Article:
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Donna’s Story

The WAMS Foundation needs your help!!! Our recipient this year is Donna Glen, please check out her story below, or donate here.

Hello my name is Donna Glen. I turned 69 last month and have been dealing with MS for 34 years.

In the beginning symptoms were vague and doctors were puzzled. My husband and I were busy raising our 3 young children and I had a part time job. Life was good! In August 1986 I was ill enough to be hospitalized which resulted in a probable diagnosis of MS. I had an elder sister who had been previously diagnosed with MS so I knew it could happen. An MRI several years later showed brain plaques and confirmed my MS diagnosis.

Our lives changed! The kids were 15, 13 and 11. We really discovered what being a family meant. Everyone stepped up and pitched in.

Fatigue and brain fog were constant companions. Eye sight and mobility were compromised. Even getting out of bed was a task. Muscle spasms were nasty. Medication helped but made the mental confusion worse. Cold hands and feet were common and I couldn’t walk bare footed or unassisted. I was very sensitive to cold or heat.

In January 2011 I had CCSVI treatment and was very pleased with the results. My balance was better, my walking improved, and I had more energy. My speech was no longer slurred, swallowing was easier, and the brain fog lifted. The muscle spasms were lessened and I was able to stop taking medication for them. Sleep was also better.

The last few years I am again having trouble with my balance and walking, especially on my right side. My right foot drop is pronounced and the left is getting slower. I now require a walker to get around safely. Walking without my walker can be very interesting. Can anyone say unexpected side trip – “Hello, wall!” Fatigue is once again very present. Muscle spasms are slowly but surely returning. Holding the same position for any length of time causes my muscles lock up. This makes travelling to Alberta to visit my children and grandchildren challenging at best an impossible at worst.

One of the ways I manage my MS is working around a significant number of food sensitivities. This requires me to make a lot of my own food. When I am preparing my food I know the consistency required for swallowing and it has become second nature to prepare it to that consistency. However, I sometimes get an unpleasant shock when dining out. Three years ago I had flare of the Trigeminal nerve that was extremely painful, both from any contact to cheek or eating. Rest and use of a Tens unit helped and I was able to eat. I eventually became pain free.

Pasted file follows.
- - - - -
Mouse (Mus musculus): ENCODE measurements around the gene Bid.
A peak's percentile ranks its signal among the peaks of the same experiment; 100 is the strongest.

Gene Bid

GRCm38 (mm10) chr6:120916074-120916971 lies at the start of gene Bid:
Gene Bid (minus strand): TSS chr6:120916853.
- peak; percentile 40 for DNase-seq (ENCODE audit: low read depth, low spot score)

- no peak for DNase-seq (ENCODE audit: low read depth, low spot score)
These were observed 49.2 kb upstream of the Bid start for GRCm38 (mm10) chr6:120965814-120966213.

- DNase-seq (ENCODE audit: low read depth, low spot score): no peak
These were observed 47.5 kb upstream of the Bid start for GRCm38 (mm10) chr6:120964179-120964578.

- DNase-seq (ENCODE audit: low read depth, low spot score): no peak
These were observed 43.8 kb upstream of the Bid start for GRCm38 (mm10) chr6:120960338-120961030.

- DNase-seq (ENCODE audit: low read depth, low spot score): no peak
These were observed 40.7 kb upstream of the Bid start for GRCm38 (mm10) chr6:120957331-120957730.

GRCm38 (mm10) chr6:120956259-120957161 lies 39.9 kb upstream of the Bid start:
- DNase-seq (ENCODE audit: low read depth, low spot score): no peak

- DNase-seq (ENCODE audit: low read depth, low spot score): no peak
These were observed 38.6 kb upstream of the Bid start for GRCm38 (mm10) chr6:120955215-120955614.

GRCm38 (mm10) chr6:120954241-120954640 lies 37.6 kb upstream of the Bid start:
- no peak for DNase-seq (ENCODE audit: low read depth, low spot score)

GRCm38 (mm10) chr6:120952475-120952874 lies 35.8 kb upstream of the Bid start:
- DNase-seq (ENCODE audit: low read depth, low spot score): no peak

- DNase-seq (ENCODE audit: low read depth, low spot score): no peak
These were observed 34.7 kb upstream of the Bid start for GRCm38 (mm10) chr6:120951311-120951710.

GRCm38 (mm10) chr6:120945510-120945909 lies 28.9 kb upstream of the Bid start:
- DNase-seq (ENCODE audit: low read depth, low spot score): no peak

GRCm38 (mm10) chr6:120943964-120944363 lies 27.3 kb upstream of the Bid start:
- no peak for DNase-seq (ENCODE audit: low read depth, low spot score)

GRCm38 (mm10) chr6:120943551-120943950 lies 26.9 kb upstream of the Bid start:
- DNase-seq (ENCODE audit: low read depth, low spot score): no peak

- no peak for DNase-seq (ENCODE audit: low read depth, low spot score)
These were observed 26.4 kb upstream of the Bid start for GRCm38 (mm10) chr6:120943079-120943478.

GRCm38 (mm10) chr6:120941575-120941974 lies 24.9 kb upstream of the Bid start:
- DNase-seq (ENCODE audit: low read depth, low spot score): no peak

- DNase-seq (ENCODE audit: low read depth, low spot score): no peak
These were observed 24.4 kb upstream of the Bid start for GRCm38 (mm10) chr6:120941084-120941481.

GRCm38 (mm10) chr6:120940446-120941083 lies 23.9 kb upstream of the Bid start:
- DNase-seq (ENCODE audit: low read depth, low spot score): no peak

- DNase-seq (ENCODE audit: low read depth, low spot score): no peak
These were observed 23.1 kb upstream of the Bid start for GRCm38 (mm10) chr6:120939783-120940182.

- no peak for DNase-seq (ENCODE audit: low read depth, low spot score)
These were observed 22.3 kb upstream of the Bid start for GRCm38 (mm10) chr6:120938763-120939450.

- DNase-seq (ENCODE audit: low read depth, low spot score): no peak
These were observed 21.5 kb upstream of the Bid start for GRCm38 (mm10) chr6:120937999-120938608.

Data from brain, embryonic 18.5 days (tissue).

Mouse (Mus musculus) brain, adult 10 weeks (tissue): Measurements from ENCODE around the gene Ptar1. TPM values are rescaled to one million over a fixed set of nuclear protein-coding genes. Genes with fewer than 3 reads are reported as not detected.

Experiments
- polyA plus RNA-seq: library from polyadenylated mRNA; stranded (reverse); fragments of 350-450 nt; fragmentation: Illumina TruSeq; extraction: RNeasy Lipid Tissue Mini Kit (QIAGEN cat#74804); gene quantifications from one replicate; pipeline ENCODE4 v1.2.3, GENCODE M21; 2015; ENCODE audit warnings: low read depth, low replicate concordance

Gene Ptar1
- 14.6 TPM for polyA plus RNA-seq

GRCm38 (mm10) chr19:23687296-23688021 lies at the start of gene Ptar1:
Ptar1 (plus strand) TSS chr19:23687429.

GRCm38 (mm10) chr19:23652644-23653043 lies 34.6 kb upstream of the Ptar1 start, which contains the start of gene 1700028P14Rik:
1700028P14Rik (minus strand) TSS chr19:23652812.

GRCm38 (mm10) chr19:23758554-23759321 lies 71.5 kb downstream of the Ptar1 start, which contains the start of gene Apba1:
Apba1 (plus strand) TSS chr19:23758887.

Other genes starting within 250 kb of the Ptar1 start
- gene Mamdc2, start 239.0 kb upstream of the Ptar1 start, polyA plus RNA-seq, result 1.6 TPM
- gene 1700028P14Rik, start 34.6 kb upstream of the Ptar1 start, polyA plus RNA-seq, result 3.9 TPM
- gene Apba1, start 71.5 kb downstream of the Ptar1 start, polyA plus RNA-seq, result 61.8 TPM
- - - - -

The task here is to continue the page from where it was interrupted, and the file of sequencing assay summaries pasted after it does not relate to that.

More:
Living a normal life style is a challenge when things change daily. Every day is very different; I have learned to do what I can when I can do it and not to worry about the rest. I know staying active is important so I do Aqua fit weekly and ride my exercise bike daily and do lots of stretches.

One of my favourite past times is gardening. Over the last few years I have found it harder and harder to keep up with my yard. I have had to cut my vegetable and flower beds back because I just cannot maintain them. Giving up one of my oldest and most loved hobbies has been very difficult.

Two of the biggest enemies to MS are infections and stress. Grief is a stressor. My elder sister fought her battle with MS bravely and well. We lost her to complications of MS in January of 2014. My mother had been in failing health for several years and passed away in October of this year. My faith comforts me tremendously. I do my best to walk through each day and take things one moment at a time.
My grandson has an immune deficiency called Chronic Granulomatous Disease. The only cure is a bone marrow transplant. He is scheduled to have a transplant in spring of 2018 and the National Insitutes of Health (NIH). I would love to be well enough to help look after my granddaughter while my daughter and son-in-law are away from home for his transplant.

The hope of getting another CCSVI or Stem Cell treatment is very encouraging because the days of being able or unable to cope are getting closer together. We estimate the cost of treatment to be around $20,000.00 to $22,000.00 Canadian.

Please donate.